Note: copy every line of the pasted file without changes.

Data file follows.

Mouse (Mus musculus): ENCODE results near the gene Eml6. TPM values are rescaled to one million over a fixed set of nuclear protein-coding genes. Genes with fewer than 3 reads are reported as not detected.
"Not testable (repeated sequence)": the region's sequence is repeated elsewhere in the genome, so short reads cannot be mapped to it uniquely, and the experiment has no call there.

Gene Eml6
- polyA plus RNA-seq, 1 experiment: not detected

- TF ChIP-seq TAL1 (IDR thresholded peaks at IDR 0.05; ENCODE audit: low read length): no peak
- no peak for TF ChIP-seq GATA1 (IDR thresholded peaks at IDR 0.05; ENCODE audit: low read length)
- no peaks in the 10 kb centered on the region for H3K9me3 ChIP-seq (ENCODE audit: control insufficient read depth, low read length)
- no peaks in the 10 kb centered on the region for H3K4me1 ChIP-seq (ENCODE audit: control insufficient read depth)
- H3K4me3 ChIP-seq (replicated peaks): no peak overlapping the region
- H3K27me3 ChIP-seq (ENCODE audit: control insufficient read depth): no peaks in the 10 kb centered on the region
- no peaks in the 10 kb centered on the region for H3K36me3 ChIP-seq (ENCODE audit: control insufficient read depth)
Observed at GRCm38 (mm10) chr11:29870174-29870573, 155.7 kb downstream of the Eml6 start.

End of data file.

Mouse (Mus musculus): ENCODE results near the gene Eml6. TPM values are rescaled to one million over a fixed set of nuclear protein-coding genes. Genes with fewer than 3 reads are reported as not detected.
"Not testable (repeated sequence)": the region's sequence is repeated elsewhere in the genome, so short reads cannot be mapped to it uniquely, and the experiment has no call there.

Gene Eml6
- polyA plus RNA-seq, 1 experiment: not detected

- TF ChIP-seq TAL1 (IDR thresholded peaks at IDR 0.05; ENCODE audit: low read length): no peak
- no peak for TF ChIP-seq GATA1 (IDR thresholded peaks at IDR 0.05; ENCODE audit: low read length)
- no peaks in the 10 kb centered on the region for H3K9me3 ChIP-seq (ENCODE audit: control insufficient read depth, low read length)
- no peaks in the 10 kb centered on the region for H3K4me1 ChIP-seq (ENCODE audit: control insufficient read depth)
- H3K4me3 ChIP-seq (replicated peaks): no peak overlapping the region
- H3K27me3 ChIP-seq (ENCODE audit: control insufficient read depth): no peaks in the 10 kb centered on the region
- no peaks in the 10 kb centered on the region for H3K36me3 ChIP-seq (ENCODE audit: control insufficient read depth)
Observed at GRCm38 (mm10) chr11:29870174-29870573, 155.7 kb downstream of the Eml6 start.